Remember Delhi's ordeal last year when the entire city was struggling to breathe some fresh air but all we could inhale was toxic air, fine dust particles and smoke?

Statistics revealed that exposure to such high concentration of polluted air was as good as smoking more than two packs of cigarettes.

Well, guess what? It's coming to haunt us again.

Source: dubeat.com

Over a dozen cases of crop burning in Haryana have come to light and the number will apparently increase, reported Hindustan Times.

S Narayanan, member secretary of Haryana Pollution Control Board, told HT:

We came across 14 confirmed cases of crop burning since September 22. Teams are sent to verify crop burning incidents as soon as fires show up on satellite images.
Source: downtoearth.org.in

Pollution level reached a crisis point in Delhi last year and according to experts, stubble burning by farmers is responsible for 12-60 % of Delhi’s air pollution.

A report by HT also suggests that the web fire mapper, which uses satellite images to locate fires on the ground, has already begun to show red dots. The officials in Punjab and Haryana, however, state that not all red dots indicate crop burning.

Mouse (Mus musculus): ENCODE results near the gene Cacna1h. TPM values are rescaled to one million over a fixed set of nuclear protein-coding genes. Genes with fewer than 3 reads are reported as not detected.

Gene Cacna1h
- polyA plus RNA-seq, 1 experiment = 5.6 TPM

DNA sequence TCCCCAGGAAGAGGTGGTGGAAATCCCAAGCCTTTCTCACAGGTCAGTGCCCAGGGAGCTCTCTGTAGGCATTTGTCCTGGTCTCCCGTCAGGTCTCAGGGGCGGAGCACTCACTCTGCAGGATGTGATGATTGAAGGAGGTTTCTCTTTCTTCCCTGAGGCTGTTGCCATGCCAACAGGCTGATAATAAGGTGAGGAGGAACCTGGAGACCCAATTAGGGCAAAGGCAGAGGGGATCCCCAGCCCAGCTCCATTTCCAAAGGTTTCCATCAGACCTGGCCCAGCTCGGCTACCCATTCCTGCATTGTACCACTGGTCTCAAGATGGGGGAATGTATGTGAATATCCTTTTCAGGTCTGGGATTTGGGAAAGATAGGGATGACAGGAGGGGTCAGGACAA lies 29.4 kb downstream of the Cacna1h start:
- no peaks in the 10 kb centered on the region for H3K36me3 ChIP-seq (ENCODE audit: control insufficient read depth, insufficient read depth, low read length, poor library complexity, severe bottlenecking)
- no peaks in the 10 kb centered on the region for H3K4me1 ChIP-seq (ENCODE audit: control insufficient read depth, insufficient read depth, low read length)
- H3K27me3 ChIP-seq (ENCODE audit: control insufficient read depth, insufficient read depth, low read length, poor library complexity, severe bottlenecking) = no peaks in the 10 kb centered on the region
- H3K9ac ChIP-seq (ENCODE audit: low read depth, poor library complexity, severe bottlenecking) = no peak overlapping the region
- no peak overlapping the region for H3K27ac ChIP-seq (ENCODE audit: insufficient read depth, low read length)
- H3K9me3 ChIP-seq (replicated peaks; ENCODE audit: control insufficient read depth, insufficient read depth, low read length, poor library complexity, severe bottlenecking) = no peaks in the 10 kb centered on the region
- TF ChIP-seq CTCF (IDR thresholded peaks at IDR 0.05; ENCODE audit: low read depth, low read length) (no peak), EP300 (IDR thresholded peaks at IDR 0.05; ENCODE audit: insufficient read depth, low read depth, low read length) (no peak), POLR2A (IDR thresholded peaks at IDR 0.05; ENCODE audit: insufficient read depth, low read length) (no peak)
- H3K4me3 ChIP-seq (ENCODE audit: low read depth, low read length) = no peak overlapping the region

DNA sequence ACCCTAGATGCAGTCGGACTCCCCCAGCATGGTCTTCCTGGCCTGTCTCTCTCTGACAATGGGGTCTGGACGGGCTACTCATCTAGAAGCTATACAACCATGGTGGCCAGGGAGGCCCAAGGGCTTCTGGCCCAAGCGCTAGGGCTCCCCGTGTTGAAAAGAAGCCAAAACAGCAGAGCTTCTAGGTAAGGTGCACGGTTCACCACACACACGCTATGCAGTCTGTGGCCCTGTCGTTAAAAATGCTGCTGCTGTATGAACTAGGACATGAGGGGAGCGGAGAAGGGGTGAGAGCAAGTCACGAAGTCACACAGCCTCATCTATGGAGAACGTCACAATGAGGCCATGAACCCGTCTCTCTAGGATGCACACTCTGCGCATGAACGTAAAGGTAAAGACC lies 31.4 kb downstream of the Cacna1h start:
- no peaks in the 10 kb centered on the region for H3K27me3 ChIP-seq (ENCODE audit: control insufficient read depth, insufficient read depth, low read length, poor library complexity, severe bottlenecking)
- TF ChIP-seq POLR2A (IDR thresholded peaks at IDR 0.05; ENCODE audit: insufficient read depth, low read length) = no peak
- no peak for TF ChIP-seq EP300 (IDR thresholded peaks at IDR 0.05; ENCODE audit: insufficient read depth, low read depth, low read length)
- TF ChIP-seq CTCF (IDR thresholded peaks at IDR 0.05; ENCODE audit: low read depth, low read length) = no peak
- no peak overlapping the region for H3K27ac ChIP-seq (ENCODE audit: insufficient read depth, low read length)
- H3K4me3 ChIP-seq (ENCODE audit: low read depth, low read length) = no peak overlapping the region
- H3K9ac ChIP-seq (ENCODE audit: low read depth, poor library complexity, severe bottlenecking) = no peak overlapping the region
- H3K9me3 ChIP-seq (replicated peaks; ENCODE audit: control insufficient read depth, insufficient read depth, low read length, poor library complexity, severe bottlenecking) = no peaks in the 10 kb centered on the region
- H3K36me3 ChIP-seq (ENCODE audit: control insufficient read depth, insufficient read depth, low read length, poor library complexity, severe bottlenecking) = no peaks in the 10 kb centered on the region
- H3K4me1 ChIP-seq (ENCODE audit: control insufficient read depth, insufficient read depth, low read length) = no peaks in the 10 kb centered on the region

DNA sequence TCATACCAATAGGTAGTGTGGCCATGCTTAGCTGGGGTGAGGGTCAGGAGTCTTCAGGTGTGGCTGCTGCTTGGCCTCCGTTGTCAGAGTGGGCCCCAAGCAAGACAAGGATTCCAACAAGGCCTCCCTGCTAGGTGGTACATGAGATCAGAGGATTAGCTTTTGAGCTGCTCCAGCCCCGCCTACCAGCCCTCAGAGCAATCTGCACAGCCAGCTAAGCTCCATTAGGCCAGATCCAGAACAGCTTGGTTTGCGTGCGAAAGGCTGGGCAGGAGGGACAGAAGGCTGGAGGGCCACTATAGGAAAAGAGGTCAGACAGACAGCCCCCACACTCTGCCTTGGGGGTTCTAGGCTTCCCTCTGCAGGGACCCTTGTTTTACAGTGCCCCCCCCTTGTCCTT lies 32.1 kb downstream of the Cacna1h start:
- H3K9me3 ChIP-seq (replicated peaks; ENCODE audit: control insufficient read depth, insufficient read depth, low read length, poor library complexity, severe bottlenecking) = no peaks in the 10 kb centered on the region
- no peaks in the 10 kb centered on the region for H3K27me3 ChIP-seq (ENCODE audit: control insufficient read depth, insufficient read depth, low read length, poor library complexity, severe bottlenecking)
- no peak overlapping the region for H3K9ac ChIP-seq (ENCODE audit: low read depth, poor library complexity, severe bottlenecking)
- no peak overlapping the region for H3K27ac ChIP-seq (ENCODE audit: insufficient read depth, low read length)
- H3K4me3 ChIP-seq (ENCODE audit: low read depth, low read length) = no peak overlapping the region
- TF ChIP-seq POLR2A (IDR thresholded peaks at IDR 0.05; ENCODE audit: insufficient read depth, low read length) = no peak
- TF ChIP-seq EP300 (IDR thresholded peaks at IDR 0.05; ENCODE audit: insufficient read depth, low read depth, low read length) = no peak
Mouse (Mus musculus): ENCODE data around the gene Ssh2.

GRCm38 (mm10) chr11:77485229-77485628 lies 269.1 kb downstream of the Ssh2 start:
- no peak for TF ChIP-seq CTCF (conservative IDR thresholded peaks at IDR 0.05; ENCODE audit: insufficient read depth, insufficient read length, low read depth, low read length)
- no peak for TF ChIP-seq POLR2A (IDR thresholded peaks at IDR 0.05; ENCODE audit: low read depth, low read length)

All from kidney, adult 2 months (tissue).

Source: telegraph.co.uk

The Haryana State Pollution Board Control, with help from Haryana Space Applications Centre, has launched satellite monitoring activities to detect crop-burning cases.

And the officials have already collected penalties of around to ₹5,000 from offending farmers.

Source: hindustantimes.com

Farmers begin to burn their paddy fields every year in October to prepare for Rabi, the next crop-sowing season. This worsens the quality of air which can cause a number of respiratory problems.

The National Green Tribunal had banned the practice in 2015 but its effective implementation hasn't been possible.

Let's hope we don't see a thick blanket of smog in Delhi sky this year.